In mathematics, uniform absolute-convergence is a type of convergence for series of functions. Like absolute-convergence, it has the useful property that it is preserved when the order of summation is changed.
A convergent series of numbers can often be reordered in such a way that the new series diverges. This is not possible for series of nonnegative numbers, however, so the notion of absolute-convergence precludes this phenomenon. When dealing with uniformly convergent series of functions, the same phenomenon occurs: the series can potentially be reordered into a non-uniformly convergent series, or a series which does not even converge pointwise. This is impossible for series of nonnegative functions, so the notion of uniform absolute-convergence can be used to rule out these possibilities.
Given a set X and functions (or to any normed vector space), the series
is called uniformly absolutely-convergent if the series of nonnegative functions
is uniformly convergent.
A series can be uniformly convergent and absolutely convergent without being uniformly absolutely-convergent. For example, if ƒn(x) = xn/n on the open interval (−1,0), then the series Σfn(x) converges uniformly by comparison of the partial sums to those of Σ(−1)n/n, and the series Σ|fn(x)| converges absolutely at each point by the geometric series test, but Σ|fn(x)| does not converge uniformly. Intuitively, this is because the absolute-convergence gets slower and slower as x approaches −1, where convergence holds but absolute convergence fails.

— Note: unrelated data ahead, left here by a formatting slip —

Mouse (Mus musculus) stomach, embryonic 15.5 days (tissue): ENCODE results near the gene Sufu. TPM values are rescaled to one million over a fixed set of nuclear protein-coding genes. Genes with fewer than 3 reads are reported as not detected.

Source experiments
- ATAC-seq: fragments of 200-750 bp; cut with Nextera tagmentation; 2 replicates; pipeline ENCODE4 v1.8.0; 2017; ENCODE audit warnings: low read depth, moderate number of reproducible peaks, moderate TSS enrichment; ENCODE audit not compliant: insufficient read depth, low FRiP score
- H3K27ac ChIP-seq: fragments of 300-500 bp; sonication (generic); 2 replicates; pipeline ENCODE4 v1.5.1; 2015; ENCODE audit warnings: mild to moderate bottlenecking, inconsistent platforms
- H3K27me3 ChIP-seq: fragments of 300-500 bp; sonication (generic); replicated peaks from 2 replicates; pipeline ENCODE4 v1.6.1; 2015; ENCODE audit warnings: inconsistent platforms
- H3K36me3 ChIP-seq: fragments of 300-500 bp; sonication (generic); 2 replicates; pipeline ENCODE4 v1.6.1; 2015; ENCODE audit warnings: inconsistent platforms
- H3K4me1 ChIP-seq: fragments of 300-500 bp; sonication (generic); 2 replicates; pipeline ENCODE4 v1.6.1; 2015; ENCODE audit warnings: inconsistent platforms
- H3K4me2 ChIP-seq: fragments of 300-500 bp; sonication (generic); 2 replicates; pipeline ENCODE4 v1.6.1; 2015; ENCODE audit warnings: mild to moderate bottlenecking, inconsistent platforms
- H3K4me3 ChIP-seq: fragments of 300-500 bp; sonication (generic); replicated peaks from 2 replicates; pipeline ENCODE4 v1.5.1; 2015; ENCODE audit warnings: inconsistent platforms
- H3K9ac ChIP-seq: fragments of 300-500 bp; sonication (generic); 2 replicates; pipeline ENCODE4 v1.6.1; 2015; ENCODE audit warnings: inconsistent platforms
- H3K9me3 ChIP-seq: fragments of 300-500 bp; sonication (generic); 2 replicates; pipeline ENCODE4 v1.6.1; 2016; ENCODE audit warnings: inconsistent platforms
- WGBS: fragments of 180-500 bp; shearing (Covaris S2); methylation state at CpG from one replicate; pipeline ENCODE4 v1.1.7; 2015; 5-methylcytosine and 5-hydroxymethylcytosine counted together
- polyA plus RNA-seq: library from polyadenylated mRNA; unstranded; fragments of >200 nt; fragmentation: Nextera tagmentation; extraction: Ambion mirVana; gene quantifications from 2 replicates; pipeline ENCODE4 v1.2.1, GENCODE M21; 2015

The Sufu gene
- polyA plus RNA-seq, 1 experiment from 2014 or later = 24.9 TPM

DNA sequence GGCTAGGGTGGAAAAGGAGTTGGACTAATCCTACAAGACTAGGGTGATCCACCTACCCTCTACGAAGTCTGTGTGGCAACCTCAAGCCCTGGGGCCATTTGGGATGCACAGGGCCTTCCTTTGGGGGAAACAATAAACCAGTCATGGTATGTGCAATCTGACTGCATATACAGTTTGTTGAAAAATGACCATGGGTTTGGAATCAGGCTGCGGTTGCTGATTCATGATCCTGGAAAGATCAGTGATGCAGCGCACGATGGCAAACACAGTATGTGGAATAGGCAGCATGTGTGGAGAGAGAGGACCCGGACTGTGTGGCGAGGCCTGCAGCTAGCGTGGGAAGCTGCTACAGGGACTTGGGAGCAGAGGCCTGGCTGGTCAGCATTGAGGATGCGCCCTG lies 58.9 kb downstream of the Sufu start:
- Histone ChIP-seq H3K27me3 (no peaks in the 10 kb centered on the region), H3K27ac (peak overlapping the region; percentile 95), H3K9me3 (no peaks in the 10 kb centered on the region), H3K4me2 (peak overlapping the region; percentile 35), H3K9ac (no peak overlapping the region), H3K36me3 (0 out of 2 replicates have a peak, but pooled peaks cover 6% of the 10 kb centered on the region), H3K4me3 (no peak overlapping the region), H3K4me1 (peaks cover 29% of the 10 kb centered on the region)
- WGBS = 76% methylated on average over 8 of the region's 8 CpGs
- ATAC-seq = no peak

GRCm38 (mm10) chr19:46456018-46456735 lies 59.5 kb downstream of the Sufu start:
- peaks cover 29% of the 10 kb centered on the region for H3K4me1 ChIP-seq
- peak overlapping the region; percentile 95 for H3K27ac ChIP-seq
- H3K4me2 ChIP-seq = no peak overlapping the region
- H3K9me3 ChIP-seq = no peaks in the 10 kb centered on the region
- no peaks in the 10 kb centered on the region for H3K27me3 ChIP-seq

If a series of functions is uniformly absolutely-convergent on some neighborhood of each point of a topological space, it is locally uniformly absolutely-convergent. If a series is uniformly absolutely-convergent on all compact subsets of a topological space, it is compactly (uniformly) absolutely-convergent. If the topological space is locally compact, these notions are equivalent.
- If a series of functions into C (or any Banach space) is uniformly absolutely-convergent, then it is uniformly convergent.
- Uniform absolute-convergence is independent of the ordering of a series. This is because, for a series of nonnegative functions, uniform convergence is equivalent to the property that, for any ε > 0, there are finitely many terms of the series such that excluding these terms results in a series with total sum less than the constant function ε, and this property does not refer to the ordering.